The Washington Postreports NASA safety reviews of its two commercial crew providers was triggered by SpaceX CEO Elon Musk’s use of drugs and alcohol.
The review, to begin next year, would look at both Boeing and SpaceX, the companies under contract to fly NASA’s astronauts, and examine “everything and anything that could impact safety” as the companies prepare to fly humans for the first time, William Gerstenmaier, NASA’s associate administrator for human exploration, said in an interview with The Washington Post. (more…)
SpaceX CEO Elon Musk’s plan to provide high-speed communications to virtually any location on Earth got a big boost this week when the Federal Communications Commission (FCC) approved the company’s plan to add 7,518 satellites to the company’s Starlink constellation.
The action brings the total number of satellites in Starlink to 11,943 following the FCC’s earlier approval of 4,425 spacecraft last year.
Starlink is Musk’s ambitious entry into the global satellite Internet race. He is gambling big that there is a sufficient market worldwide to make the constellation profitable.
SpaceX launched two test Starlink test satellites into orbit earlier this year. Published reports say Musk wants to launch the first batch of satellites in the middle of next year, with service to begin in 2020.
Starlink is facing competition from OneWeb, which is planning to launch a constellation of 882 satellites to provide similar service. OneWeb plans to begin launching spacecraft next year.
The FCC also approved satellite broadband constellations by three other satellite companies last week. Telesat Canada received approval for an 117-satellite constellation while LeoSat plans to launch 78 spacecraft.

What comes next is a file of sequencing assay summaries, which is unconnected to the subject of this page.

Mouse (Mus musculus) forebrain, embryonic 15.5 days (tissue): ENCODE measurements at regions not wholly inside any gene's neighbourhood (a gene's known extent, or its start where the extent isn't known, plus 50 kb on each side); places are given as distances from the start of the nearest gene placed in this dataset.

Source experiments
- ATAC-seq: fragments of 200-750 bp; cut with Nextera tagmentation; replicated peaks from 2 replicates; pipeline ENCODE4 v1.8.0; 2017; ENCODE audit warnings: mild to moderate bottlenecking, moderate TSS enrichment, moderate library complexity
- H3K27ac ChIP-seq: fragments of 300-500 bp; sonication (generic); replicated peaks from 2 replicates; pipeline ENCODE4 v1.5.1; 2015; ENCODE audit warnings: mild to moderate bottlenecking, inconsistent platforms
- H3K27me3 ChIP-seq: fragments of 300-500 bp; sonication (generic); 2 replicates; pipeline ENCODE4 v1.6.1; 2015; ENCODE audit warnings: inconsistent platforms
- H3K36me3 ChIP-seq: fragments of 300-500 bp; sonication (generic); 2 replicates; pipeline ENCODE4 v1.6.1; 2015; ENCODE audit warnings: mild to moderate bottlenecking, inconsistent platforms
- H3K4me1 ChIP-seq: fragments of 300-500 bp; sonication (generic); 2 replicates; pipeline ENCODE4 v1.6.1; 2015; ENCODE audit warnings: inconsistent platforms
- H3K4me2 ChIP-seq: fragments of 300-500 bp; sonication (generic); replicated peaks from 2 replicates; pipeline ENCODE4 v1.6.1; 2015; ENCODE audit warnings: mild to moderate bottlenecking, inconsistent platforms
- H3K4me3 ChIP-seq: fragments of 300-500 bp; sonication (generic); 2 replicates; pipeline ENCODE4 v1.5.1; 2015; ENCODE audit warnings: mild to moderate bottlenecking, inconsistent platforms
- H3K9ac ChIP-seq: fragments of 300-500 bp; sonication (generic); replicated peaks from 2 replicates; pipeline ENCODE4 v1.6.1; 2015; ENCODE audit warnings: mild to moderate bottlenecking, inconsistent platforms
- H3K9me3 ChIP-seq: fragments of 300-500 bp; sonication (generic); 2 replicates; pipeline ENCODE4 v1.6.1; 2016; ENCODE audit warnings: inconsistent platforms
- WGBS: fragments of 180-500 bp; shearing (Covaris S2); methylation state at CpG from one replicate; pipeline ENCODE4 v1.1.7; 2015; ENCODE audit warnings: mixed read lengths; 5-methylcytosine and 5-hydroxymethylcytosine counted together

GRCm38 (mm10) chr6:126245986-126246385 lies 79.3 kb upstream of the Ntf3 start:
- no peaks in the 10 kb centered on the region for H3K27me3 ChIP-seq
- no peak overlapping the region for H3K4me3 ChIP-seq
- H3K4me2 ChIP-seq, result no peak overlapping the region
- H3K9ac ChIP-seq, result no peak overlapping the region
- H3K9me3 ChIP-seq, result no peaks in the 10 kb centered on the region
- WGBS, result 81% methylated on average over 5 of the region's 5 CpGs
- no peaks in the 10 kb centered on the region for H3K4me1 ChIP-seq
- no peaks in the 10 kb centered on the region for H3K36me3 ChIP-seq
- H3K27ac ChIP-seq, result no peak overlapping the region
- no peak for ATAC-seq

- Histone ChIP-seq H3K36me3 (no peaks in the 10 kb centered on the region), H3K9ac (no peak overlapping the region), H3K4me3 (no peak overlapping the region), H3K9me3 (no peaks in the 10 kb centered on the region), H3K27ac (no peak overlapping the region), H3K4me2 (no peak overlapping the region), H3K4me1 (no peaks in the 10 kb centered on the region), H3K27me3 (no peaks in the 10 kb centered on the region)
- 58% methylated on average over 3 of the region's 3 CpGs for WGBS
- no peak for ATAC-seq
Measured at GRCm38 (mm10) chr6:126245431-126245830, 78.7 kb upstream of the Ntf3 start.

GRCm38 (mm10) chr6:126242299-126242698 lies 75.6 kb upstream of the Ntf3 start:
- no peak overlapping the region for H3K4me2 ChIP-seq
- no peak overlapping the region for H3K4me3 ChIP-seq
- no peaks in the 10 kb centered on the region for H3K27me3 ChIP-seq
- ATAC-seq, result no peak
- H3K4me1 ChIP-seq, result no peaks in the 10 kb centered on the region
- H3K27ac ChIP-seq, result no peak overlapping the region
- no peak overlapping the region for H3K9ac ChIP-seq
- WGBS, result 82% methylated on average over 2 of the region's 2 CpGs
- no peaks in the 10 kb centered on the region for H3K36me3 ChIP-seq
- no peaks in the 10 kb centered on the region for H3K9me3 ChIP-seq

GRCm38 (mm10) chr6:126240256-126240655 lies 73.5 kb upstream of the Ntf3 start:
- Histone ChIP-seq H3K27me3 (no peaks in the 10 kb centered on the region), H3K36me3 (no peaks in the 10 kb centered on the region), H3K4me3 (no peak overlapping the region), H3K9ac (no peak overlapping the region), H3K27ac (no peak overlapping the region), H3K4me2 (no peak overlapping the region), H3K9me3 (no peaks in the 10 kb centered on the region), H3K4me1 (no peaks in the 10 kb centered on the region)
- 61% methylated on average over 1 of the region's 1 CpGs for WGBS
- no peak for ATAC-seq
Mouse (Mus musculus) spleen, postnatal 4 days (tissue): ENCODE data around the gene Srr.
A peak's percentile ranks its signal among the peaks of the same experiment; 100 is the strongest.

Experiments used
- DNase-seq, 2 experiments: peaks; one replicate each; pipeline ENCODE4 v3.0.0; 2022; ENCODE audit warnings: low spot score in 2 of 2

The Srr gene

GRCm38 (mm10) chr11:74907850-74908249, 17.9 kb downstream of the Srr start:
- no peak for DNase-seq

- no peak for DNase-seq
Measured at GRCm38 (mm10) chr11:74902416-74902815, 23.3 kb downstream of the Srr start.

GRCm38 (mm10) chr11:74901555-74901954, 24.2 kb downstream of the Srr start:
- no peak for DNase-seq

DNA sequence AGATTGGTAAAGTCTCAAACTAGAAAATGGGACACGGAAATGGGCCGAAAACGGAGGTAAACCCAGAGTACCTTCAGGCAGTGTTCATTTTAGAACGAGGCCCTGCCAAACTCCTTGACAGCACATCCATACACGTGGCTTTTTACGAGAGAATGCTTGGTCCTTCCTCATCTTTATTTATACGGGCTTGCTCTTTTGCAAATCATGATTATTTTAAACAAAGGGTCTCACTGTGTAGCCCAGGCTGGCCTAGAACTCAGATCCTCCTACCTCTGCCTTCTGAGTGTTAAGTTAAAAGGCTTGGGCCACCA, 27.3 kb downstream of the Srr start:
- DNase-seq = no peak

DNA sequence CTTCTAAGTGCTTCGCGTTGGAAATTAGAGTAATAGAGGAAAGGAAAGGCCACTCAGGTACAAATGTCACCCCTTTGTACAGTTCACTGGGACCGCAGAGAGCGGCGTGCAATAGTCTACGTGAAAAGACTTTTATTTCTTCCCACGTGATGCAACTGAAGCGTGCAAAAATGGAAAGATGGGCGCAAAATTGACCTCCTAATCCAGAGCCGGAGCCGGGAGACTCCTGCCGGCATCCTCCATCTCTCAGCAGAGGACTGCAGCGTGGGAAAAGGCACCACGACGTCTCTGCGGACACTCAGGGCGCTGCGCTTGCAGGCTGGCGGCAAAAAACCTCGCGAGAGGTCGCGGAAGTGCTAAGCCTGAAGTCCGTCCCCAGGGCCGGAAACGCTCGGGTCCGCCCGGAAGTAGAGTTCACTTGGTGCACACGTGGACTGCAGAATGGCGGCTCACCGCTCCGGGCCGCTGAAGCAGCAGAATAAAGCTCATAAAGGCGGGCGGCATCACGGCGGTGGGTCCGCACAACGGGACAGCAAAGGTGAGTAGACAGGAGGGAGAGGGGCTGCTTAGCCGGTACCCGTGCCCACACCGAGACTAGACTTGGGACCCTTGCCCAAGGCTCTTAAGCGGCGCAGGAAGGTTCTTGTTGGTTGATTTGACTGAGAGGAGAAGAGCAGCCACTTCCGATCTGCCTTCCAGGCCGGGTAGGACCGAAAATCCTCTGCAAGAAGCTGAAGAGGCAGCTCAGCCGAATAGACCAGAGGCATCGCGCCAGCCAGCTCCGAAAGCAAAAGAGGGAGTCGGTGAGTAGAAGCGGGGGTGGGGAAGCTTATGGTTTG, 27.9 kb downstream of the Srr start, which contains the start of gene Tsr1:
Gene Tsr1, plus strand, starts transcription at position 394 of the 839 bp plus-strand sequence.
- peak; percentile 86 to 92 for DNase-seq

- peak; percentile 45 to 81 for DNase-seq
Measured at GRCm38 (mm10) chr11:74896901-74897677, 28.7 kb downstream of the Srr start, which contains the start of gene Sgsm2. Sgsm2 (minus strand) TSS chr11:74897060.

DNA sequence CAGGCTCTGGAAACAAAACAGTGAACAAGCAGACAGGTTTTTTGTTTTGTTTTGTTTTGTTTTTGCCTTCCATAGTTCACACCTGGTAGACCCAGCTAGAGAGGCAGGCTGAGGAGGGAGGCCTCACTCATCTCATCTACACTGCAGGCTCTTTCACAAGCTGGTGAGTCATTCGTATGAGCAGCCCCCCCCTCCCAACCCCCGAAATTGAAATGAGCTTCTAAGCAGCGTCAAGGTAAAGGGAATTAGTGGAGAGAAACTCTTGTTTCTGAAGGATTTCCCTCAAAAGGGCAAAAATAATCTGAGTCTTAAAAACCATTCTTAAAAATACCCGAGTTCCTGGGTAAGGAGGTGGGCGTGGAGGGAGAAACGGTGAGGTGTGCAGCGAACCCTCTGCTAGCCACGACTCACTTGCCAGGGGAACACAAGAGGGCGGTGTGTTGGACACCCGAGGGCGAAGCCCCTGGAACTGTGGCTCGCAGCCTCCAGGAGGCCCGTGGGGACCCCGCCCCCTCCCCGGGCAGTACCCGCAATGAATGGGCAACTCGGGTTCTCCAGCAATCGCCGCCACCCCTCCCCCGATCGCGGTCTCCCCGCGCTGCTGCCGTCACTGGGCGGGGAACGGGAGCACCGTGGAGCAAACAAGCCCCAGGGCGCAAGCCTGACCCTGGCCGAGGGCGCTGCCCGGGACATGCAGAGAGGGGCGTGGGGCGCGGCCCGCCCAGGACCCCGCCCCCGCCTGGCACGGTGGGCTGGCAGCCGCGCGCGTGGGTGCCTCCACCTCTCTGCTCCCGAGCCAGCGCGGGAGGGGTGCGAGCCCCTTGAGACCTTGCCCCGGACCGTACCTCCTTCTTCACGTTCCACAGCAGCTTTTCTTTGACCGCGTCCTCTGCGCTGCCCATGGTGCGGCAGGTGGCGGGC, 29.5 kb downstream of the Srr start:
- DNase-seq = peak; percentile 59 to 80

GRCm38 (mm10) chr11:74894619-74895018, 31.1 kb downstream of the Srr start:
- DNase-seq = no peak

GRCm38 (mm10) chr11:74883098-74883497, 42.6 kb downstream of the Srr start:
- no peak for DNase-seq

Kepler Communication’s 140-satellite constellation is focused on providing communications for the Internet of Things.
“These proposed satellite systems are expected to enable fixed satellite service in the United States, expanding global connectivity and advancing the goals of increasing high-speed broadband availability and competition in the marketplace,” the FCC said in a press release.
The constellations will greatly increase the number of satellites in Earth orbit. There are currently about 4,900 spacecraft in orbit out of the approximately 8,100 launched since the Space Age began in October 1957. Nearly 2,000 spacecraft are currently operational.
Russia plans to leapfrog Elon Musk’s “old tech” by developing nuclear-powered engines that will make human missions to Mars faster and safer for crews, the head of a research center told Russian media.
“Elon Musk is using the existing tech, developed a long time ago,” said Vladimir Koshlakov, head of the Keldysh Research Center. “He is a businessman; he took a solution that was already there, and applied it successfully. Notably, he is also doing his work with help from the government.”
Keldysh is working on a nuclear engines that will make human exploration of the Red Planet feasible within the near future, he added. The engines will allow cosmonauts to make the voyage in seven months.
“A person should not spend more than a year or two in space. Nuclear-powered spacecraft will allow a relatively fast journey, and, most importantly, a return flight. This technology has special significance for interplanetary flights and research of far planets,” Koshlakov said.
The Keldysh center has successfully conducted the first ground test of the nuclear engine’s cooling system, he added.